The problem is that almost no policymakers are discussing this policy issue from a technologically informed perspective, and very few technologists truly understand the policy contours of the debate. The result is both sides consistently talking past each other, and policy proposals — ­that occasionally become law­ — that are technological disasters.

This isn’t sustainable, either for this issue or any of the other policy issues surrounding Internet security. We need policymakers who understand technology, but we also need cybersecurity technologists who understand­ — and are involved in — ­policy. We need public-interest technologists.

Let’s pause at that term. The Ford Foundation defines public-interest technologists as “technology practitioners who focus on social justice, the common good, and/or the public interest.” A group of academics recently wrote that public-interest technologists are people who “study the application of technology expertise to advance the public interest, generate public benefits, or promote the public good.” Tim Berners-Lee has called them “philosophical engineers.” I think of public-interest technologists as people who combine their technological expertise with a public-interest focus: by working on tech policy, by working on a tech project with a public benefit, or by working as a traditional technologist for an organization with a public benefit. Maybe it’s not the best term­ — and I know not everyone likes it­ — but it’s a decent umbrella term that can encompass all these roles.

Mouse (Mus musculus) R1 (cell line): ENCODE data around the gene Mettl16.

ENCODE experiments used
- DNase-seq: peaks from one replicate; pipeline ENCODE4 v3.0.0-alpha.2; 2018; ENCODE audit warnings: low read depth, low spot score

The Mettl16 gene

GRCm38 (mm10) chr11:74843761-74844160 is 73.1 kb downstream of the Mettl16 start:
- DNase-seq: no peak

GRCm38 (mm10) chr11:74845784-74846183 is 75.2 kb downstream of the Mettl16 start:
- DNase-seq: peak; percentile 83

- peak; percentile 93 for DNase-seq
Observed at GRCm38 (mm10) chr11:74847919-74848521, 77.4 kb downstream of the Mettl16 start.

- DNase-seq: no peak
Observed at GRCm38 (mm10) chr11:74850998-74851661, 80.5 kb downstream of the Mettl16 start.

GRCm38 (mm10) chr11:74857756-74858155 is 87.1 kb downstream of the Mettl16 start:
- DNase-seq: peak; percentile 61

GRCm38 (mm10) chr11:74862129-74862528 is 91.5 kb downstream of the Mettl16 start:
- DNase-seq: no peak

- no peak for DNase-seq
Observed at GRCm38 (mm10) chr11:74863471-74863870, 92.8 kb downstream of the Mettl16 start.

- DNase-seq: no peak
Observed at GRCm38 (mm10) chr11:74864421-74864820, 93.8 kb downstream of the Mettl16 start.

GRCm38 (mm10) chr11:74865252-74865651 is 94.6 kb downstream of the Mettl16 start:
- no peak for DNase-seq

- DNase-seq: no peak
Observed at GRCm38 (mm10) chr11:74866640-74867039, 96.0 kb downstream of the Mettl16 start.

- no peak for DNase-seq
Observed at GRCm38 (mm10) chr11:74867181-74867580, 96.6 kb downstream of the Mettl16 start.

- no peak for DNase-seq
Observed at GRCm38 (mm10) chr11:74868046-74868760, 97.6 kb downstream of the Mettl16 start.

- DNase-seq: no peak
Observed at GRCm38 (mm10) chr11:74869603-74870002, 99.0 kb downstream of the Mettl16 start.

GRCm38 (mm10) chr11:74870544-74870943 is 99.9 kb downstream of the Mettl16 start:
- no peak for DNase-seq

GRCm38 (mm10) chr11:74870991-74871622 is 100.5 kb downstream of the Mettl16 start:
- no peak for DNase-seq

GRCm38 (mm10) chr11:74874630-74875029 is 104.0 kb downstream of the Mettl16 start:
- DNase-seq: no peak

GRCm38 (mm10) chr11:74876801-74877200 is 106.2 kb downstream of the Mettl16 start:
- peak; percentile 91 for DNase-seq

We need public-interest technologists in policy discussions. We need them on congressional staff, in federal agencies, at non-governmental organizations (NGOs), in academia, inside companies, and as part of the press. In our field, we need them to get involved in not only the Crypto Wars, but everywhere cybersecurity and policy touch each other: the vulnerability equities debate, election security, cryptocurrency policy, Internet of Things safety and security, big data, algorithmic fairness, adversarial machine learning, critical infrastructure, and national security. When you broaden the definition of Internet security, many additional areas fall within the intersection of cybersecurity and policy. Our particular expertise and way of looking at the world is critical for understanding a great many technological issues, such as net neutrality and the regulation of critical infrastructure. I wouldn’t want to formulate public policy about artificial intelligence and robotics without a security technologist involved.

Public-interest technology isn’t new. Many organizations are working in this area, from older organizations like EFF and EPIC to newer ones like Verified Voting and Access Now. Many academic classes and programs combine technology and public policy. My cybersecurity policy class at the Harvard Kennedy School is just one example. Media startups like The Markup are doing technology-driven journalism. There are even programs and initiatives related to public-interest technology inside for-profit corporations.